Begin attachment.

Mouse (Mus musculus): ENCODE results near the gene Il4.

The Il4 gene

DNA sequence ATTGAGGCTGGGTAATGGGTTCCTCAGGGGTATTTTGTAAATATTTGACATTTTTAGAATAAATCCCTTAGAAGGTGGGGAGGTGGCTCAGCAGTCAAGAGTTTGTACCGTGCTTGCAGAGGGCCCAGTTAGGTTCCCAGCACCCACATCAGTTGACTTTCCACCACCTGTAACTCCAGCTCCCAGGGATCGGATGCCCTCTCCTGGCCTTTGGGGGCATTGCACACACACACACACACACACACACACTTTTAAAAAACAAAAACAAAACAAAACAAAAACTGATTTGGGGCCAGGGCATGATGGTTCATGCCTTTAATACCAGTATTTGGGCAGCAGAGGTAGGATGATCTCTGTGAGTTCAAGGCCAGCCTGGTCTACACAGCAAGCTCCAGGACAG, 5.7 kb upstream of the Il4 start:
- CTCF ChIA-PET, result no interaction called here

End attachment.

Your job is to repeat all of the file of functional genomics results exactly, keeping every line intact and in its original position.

Mouse (Mus musculus): ENCODE results near the gene Il4.

The Il4 gene

DNA sequence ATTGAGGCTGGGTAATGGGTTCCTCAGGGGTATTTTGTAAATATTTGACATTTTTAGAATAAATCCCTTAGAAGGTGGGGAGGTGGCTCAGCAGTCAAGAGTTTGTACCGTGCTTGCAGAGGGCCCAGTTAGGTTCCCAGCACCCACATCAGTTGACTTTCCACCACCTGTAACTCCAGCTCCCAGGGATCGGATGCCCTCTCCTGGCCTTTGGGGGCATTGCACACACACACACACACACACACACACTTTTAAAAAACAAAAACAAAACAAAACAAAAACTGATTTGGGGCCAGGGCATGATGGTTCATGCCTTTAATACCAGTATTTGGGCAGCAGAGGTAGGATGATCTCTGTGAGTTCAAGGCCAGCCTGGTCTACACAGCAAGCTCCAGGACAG, 5.7 kb upstream of the Il4 start:
- CTCF ChIA-PET, result no interaction called here